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Commentary on an extended piece by an outsider.

Why pray?


I learned a new word, today: "impetrate." It occurs in Aquinas' Summa. (Question 83, Article 2, in the part on virtues.) It means "to obtain by asking" or perhaps more accurately "by entreating, as in prayer" ... "For we pray not that we may change the Divine disposition, but that we may impetrate that which God has disposed to be fulfilled by our prayers [sic] in other words 'that by asking, men may deserve to receive what Almighty God from eternity has disposed to give, as Gregory [that is, Pope St. Gregory the Great] says (Dial.

Who are the real gatekeepers?


"A woman last week described on Salon the experience of her photo going viral and how she clawed back control, first by reining in her privacy settings and then by sending copyright violation notices to sites that had shared her picture. It was "tedious, like pulling weeds out of the planet's largest garden," she says, but ultimately fulfilling. And a reminder that, however omnipotent the internet can feel, we can control much of the life we live in it. It's not hopeless, or scary, or ignorable, or fixed. It's just… real life." From "Is technology bad for us?" by Eva Wiseman.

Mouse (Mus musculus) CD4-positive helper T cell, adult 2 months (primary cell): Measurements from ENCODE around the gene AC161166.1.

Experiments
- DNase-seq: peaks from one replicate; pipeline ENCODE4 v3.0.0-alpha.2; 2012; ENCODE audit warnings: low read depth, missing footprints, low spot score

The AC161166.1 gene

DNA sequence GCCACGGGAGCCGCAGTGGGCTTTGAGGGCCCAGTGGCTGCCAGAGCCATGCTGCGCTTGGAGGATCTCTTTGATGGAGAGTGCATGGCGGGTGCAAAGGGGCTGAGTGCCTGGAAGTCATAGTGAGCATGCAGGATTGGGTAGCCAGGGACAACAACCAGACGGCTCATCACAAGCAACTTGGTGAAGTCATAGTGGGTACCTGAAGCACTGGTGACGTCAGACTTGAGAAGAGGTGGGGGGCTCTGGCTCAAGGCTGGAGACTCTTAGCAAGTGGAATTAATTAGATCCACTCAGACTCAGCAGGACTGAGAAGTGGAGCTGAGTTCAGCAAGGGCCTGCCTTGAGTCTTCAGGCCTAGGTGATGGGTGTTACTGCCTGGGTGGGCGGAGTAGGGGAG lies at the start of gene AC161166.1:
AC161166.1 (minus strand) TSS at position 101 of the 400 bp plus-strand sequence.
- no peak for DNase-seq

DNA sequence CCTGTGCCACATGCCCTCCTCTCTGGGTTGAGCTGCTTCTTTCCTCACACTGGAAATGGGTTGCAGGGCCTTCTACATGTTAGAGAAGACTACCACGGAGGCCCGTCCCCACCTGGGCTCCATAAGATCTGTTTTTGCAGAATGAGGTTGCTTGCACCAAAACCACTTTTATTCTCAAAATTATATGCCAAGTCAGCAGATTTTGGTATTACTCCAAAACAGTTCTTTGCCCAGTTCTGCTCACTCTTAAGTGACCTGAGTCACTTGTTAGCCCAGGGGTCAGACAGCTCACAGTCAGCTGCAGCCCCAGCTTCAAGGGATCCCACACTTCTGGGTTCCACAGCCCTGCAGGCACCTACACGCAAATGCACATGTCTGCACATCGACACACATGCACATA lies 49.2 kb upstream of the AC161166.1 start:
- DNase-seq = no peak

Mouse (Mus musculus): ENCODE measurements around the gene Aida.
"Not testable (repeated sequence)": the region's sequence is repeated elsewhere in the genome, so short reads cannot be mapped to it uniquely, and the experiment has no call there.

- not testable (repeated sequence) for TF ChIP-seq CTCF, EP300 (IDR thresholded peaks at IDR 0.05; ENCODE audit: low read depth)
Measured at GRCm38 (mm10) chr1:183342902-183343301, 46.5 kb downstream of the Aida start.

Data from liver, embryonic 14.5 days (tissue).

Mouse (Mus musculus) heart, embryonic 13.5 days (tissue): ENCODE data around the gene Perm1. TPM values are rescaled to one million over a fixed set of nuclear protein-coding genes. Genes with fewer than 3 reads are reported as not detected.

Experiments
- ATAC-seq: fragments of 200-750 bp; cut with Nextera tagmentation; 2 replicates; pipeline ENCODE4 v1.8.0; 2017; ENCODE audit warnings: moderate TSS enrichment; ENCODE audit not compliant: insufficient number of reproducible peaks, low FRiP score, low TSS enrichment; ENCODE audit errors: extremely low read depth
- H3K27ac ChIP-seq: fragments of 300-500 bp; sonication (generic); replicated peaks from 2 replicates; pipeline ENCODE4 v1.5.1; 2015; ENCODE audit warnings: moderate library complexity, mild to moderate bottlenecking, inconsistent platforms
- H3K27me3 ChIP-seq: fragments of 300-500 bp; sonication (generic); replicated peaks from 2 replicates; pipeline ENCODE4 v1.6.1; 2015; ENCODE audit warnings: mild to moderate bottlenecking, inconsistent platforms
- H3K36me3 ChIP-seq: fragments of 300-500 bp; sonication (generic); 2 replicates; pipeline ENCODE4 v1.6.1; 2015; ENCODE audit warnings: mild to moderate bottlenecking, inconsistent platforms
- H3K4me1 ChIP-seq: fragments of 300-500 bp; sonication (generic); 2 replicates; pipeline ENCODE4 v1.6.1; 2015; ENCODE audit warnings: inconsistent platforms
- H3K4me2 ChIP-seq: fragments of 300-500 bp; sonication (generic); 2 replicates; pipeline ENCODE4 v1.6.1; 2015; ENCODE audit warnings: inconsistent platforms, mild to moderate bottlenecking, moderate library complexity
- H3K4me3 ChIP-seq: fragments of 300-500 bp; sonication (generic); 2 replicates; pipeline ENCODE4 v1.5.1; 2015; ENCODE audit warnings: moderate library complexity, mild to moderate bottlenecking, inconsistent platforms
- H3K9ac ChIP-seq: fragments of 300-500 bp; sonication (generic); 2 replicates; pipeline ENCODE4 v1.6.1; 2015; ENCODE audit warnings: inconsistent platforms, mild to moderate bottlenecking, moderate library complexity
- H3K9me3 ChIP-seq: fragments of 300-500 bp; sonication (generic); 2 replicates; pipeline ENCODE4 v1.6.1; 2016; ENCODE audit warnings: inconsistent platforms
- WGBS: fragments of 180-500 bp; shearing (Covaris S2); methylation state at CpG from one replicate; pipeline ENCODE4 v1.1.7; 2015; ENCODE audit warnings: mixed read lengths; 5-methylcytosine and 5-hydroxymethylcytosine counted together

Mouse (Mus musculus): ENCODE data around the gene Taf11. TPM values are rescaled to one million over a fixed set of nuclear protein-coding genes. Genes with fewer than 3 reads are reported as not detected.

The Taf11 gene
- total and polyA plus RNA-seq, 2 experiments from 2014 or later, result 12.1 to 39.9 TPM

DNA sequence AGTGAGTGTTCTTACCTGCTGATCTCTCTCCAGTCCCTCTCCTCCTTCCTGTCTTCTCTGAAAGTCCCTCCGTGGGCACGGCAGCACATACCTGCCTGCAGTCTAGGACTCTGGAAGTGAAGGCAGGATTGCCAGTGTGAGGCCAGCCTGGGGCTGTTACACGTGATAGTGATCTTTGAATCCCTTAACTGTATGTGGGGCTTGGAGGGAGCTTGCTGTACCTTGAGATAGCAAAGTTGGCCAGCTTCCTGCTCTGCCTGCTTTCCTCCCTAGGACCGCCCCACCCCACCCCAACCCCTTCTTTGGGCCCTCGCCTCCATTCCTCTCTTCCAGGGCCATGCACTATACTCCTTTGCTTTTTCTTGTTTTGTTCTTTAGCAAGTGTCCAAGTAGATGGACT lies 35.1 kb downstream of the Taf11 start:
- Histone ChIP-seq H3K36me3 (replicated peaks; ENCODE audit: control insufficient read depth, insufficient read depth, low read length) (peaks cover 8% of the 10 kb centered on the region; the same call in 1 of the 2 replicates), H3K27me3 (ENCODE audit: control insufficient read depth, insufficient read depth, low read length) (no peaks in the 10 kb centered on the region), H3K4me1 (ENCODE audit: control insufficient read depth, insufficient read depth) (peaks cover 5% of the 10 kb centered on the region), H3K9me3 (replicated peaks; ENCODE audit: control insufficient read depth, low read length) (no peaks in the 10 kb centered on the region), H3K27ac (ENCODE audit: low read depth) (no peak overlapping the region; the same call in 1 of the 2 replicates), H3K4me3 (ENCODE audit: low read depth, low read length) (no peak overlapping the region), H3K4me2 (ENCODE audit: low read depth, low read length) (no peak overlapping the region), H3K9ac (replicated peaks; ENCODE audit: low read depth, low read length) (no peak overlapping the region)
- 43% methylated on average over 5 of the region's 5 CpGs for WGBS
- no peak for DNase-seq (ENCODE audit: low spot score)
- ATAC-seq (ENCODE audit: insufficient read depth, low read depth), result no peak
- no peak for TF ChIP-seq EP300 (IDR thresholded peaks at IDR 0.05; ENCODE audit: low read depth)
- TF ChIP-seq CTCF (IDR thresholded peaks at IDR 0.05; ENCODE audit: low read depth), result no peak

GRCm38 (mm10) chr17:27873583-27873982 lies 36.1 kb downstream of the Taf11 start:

Is the canon of scripture closed?


The question is raised by John Turner at First Things on the Square in " How Does God Still Speak?". I comment as follows:.

It seems to me the question posed here is not as difficult to address as it may seem at first blush.

Mary Eberstadt - "How the West Really Lost God"


The Catholic Encyclopedia cites St. Thomas Aquinas (Summa Theologiae II-II, Q 81) in defining the virtue of religion as "a virtue whose purpose is to render God the worship due to Him as the source of all being and the principle of all government of things." When Mary Eberstadt writes about How the West Really Lost God (ISBN-10: 1599473798), she's referring to the decline of the virtue of religion in the general population.  This is common knowledge among people who pay attention to these things.  What is not common knowledge, however, is the root cause of the problem, a root cause that Eberstadt's book brilliantly uncovers.  Immediately, on page 5, she declares:


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